Christian Itin, Autolus CEO (UKBIO19)

Au­to­lus tips its hand, bags $220M as CAR-T show­down with Gilead looms

The first batch of pivotal data on Autolus Therapeutics’ CAR-T is in, and execs are ready to plot a path to market.

With an overall remission rate of 70% at the interim analysis featuring 50 patients, the results set the stage for a BLA filing by the end of 2023, said CEO Christian Itin.

Perhaps more importantly — given that Autolus’ drug, obe-cel, is going after an indication that Gilead’s Tecartus is already approved for — the biotech highlighted “encouraging safety data” in the trial, with a low percentage of patients experiencing severe immune responses.

Ahead of ad­comm, FDA rais­es un­cer­tain­ties on ben­e­fit-risk pro­file of Cy­to­ki­net­ic­s' po­ten­tial heart drug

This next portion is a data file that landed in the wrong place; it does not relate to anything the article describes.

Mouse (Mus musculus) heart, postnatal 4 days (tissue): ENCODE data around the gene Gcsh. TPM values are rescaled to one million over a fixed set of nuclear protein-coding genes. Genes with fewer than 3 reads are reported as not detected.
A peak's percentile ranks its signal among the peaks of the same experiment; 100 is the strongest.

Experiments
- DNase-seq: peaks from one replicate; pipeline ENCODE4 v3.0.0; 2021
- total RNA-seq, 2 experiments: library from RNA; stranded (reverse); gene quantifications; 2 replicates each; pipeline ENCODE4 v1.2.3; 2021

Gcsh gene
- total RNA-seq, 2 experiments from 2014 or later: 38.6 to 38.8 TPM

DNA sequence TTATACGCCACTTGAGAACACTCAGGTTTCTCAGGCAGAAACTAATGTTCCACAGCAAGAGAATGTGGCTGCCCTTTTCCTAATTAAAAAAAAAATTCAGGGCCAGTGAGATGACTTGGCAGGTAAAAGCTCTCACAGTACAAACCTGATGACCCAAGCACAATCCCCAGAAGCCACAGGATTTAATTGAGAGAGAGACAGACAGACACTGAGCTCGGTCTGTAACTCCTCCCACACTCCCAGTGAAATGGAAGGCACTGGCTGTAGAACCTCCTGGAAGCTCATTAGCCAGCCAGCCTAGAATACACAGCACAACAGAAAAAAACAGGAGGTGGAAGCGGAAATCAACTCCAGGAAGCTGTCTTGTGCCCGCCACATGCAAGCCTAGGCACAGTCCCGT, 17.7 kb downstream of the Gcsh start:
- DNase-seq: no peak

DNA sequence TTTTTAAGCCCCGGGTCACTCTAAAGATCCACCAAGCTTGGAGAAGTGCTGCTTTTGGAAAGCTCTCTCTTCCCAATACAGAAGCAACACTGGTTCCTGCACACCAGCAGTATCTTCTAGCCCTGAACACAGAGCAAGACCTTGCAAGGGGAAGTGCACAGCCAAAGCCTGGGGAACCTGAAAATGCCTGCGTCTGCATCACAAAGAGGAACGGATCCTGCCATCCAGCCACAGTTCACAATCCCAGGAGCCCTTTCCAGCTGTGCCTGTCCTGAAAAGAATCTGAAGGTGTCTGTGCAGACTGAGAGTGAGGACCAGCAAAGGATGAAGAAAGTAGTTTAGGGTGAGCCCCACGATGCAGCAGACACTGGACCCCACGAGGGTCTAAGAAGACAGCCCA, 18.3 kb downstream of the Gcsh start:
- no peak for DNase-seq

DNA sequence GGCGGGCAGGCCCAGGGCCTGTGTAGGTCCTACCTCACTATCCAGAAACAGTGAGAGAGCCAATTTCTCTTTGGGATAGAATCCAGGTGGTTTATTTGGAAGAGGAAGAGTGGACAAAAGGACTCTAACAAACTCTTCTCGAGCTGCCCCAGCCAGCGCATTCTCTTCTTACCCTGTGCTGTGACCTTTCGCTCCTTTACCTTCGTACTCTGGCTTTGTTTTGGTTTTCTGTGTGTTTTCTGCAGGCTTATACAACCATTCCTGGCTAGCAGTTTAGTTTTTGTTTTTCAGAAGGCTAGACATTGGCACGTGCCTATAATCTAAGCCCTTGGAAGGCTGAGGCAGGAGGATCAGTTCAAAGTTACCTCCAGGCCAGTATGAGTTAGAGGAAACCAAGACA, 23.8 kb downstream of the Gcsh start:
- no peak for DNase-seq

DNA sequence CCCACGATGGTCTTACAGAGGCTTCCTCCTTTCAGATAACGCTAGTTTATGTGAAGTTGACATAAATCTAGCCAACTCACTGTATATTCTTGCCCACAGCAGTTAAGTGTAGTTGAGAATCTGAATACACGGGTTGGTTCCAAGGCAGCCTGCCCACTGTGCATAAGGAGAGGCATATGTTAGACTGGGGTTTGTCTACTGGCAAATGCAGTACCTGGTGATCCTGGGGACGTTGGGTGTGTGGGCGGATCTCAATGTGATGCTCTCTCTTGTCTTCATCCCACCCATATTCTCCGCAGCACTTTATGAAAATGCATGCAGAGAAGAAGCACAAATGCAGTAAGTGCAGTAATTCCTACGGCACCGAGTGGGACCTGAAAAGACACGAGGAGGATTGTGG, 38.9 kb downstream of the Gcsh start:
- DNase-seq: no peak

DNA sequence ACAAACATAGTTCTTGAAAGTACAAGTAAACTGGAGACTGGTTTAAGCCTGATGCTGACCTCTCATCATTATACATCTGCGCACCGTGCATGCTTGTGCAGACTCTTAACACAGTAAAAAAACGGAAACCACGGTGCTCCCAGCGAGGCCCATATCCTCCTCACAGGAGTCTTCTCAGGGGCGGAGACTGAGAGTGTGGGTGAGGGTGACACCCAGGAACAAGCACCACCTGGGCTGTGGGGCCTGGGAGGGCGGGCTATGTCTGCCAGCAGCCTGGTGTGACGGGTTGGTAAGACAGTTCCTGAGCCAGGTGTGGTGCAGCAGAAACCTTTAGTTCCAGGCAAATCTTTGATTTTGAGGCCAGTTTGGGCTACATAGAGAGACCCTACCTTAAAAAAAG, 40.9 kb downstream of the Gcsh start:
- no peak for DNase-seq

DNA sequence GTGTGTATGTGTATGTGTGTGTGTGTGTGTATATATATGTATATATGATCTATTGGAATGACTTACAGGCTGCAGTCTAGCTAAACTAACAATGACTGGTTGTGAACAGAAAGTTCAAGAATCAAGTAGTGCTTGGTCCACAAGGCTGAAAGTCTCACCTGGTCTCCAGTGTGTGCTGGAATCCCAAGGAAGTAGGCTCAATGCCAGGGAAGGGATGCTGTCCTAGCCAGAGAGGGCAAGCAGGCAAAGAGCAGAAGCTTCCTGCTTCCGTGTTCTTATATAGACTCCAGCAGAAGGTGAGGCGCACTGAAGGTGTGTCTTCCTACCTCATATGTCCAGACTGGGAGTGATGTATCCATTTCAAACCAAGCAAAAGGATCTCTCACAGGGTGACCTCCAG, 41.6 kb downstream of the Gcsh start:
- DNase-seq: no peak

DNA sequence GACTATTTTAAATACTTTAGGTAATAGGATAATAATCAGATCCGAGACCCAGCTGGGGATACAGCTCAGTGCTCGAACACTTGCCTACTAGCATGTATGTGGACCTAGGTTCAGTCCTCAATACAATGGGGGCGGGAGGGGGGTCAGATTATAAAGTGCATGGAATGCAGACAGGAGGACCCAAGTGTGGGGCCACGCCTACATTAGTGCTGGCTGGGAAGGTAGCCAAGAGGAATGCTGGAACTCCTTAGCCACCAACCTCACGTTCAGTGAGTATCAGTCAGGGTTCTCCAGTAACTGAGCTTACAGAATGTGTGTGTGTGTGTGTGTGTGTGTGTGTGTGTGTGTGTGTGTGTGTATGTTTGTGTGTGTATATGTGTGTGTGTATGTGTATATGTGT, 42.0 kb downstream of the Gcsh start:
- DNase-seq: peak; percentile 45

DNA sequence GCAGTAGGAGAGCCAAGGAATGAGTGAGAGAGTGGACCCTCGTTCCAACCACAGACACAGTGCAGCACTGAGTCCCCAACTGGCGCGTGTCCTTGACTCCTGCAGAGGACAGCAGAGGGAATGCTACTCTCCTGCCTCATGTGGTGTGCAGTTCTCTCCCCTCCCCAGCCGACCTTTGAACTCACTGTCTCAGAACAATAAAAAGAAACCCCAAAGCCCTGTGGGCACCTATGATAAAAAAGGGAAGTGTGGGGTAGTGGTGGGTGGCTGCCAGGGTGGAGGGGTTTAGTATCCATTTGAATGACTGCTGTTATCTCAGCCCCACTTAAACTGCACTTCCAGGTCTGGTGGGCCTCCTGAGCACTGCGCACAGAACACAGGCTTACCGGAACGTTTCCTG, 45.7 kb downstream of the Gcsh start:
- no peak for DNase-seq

The FDA’s Cardiovascular and Renal Drugs Advisory Committee will meet next Tuesday to discuss whether Cytokinetics’ potential heart drug can safely reduce the risk of cardiovascular death and heart failure in patients with symptomatic chronic heart failure with reduced ejection fraction.

The drug, known as omecamtiv mecarbil and in development for more than 15 years, has seen mixed results, with a first Phase III readout from November 2020 hitting the primary endpoint of reducing the odds of hospitalization or other urgent care for heart failure by 8%. But it also missed a key secondary endpoint analysts had pegged as key to breaking into the market.

Dipal Doshi, Entrada Therapeutics CEO

Ver­tex just found the next big ‘trans­for­ma­tive’ thing for the pipeline — at a biotech just down the street

Back in the summer of 2019, when I was covering Vertex’s executive chairman Jeff Leiden’s plans for the pipeline, I picked up on a distinct focus on myotonic dystrophy Type I, or DM1 — one of what Leiden called “two diseases (with DMD) we’re interested in and we continue to look for those assets.”